It’s fitting, morbidly so, that this study was reported in the journal Obesity. It names culprits of corpulence: restaurants and customers.
“Many chefs serve portions of food that are two to four times the size recommended in the Dietary Guidelines for Americans,” said a Clemson University food scientist who co-authored the study. “But they’re driven in large part by customer expectations.”
Of course. Who’s going to order 3 ounces of strip steak and 2 ounces of pasta, as the USDA recommends for each of these foods?
Nearly half of 300 chefs surveyed said they serve 12 ounces of meat. Nearly a third serve 6 ounces of pasta; about 20 percent served 18 ounces or more of pasta.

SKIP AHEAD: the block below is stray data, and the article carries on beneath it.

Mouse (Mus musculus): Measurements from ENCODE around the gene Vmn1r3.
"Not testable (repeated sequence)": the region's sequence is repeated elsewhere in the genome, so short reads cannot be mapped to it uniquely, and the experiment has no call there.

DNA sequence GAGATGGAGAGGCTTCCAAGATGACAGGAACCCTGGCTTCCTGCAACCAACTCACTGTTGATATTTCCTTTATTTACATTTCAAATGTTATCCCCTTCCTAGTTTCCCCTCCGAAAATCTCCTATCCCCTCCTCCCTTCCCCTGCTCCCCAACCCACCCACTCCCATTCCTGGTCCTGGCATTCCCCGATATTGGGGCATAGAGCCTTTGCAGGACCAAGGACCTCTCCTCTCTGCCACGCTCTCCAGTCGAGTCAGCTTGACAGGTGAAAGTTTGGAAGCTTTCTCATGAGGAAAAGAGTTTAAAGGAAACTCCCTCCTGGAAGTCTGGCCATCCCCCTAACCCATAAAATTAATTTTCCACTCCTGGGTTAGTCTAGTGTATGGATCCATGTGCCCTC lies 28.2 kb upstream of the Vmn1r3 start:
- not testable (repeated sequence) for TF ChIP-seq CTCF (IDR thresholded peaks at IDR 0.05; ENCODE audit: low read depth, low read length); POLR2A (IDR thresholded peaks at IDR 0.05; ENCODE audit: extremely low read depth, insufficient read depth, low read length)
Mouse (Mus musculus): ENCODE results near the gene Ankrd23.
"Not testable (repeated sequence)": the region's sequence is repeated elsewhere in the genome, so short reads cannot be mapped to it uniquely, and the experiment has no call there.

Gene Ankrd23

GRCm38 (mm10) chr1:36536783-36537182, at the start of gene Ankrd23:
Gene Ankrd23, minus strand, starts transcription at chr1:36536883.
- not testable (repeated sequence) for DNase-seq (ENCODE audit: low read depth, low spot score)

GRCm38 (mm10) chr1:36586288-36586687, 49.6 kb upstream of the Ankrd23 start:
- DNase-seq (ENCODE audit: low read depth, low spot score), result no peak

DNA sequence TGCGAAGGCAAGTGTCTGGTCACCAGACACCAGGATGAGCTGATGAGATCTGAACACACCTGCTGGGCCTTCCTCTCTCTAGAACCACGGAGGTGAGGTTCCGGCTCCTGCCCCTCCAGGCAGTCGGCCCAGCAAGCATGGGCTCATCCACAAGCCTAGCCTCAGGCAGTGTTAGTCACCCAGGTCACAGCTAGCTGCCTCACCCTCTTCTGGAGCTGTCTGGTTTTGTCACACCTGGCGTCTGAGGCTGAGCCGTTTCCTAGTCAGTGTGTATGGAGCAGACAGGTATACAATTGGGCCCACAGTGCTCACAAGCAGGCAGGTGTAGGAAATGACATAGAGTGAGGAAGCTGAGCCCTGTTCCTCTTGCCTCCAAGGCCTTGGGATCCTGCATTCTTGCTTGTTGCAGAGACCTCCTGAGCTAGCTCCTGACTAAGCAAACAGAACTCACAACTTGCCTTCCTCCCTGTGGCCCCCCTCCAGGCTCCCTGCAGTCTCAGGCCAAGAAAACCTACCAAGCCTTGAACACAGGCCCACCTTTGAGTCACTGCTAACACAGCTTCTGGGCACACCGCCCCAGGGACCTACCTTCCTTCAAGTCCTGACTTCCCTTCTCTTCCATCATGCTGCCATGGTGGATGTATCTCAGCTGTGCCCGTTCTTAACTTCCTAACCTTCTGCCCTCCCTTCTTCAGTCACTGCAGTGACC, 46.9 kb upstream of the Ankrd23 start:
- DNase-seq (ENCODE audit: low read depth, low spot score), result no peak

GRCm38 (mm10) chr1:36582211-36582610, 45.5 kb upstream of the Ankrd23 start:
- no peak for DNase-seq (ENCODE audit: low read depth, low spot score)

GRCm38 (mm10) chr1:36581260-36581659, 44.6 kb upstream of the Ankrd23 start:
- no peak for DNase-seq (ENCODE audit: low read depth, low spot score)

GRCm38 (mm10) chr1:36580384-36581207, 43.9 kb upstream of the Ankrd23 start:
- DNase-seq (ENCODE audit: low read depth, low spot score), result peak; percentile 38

Seventy-six percent of chefs surveyed “felt they were indeed serving regular-sized portions.”
Fifty-eight percent said it was the customers’ responsibility to regulate their consumption.
Competition was cited as a driving factor for more, more, more.
Interestingly, chefs over age 50 said they were more likely to serve smaller portions.
I’ll say this about restaurant nutrition:
At culinary school, the one week devoted to nutrition was the week that the majority of my classmates played hookey, mentally and physically. My culinary school notebook is stuffed with 1,000 sheets of paper. I counted up my notes from nutrition week: nine pages. I have 25 pages on danish alone.